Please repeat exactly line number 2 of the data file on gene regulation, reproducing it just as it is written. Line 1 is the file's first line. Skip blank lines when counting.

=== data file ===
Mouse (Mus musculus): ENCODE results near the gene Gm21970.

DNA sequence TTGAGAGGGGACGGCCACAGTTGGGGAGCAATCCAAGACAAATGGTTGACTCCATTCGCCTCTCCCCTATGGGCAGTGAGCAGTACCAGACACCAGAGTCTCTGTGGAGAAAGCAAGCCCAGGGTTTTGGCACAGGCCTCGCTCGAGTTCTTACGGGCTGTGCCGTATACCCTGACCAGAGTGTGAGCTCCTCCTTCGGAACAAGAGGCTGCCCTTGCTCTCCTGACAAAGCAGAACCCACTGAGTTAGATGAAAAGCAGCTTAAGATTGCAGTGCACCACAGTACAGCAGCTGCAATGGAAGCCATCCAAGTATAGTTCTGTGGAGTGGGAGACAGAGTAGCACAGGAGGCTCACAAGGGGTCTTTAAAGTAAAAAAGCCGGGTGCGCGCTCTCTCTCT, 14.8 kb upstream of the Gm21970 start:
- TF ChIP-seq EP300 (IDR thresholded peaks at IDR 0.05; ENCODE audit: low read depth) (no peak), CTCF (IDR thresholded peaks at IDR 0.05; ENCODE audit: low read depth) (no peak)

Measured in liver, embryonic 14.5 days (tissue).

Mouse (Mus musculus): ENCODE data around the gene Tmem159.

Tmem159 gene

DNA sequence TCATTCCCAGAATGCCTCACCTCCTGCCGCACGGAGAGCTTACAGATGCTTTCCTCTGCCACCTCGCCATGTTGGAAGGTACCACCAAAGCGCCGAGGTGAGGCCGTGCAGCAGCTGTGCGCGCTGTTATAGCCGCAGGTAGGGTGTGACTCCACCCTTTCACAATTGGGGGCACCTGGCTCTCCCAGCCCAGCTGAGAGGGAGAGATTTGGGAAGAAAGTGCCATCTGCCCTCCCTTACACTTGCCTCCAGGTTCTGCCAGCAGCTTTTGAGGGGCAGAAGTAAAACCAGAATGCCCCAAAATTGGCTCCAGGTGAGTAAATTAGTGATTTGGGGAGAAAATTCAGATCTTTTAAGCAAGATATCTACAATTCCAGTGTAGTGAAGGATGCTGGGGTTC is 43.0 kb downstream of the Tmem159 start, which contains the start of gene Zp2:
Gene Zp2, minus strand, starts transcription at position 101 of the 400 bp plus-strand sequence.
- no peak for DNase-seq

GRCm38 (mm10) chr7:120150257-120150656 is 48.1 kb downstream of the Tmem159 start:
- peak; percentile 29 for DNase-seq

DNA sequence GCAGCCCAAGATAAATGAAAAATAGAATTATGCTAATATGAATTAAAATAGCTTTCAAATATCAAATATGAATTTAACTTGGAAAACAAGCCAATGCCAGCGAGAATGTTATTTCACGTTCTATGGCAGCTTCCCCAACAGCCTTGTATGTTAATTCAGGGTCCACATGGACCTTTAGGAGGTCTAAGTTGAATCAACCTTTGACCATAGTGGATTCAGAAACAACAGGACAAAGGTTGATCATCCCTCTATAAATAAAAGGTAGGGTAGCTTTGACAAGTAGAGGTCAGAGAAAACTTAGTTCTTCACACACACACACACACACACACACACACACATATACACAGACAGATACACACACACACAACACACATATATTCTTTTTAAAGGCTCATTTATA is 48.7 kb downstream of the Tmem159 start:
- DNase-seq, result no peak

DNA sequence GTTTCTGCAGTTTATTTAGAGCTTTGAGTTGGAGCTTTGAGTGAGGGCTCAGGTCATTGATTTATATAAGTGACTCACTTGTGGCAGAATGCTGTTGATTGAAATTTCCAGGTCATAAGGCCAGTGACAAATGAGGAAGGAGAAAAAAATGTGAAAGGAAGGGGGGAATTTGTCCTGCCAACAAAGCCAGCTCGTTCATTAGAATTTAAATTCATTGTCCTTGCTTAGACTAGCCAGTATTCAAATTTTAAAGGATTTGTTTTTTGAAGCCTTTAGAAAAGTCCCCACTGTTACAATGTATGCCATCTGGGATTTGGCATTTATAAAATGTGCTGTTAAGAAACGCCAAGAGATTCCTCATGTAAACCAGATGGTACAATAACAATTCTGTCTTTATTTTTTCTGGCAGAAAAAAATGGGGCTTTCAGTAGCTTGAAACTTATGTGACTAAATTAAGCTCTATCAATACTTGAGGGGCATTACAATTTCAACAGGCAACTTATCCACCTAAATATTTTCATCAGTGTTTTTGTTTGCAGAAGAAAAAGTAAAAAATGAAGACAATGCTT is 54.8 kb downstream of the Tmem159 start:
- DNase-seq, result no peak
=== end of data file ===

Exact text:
DNA sequence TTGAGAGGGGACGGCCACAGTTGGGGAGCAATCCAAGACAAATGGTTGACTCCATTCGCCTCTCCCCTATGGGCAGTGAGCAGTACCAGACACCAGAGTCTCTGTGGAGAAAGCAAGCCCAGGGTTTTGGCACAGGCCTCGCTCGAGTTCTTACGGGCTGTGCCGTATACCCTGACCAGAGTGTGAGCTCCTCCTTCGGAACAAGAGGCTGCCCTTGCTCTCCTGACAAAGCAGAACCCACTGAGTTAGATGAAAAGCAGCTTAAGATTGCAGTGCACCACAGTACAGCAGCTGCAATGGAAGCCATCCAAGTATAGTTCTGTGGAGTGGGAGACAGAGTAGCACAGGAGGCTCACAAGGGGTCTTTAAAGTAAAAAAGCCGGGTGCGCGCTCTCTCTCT, 14.8 kb upstream of the Gm21970 start: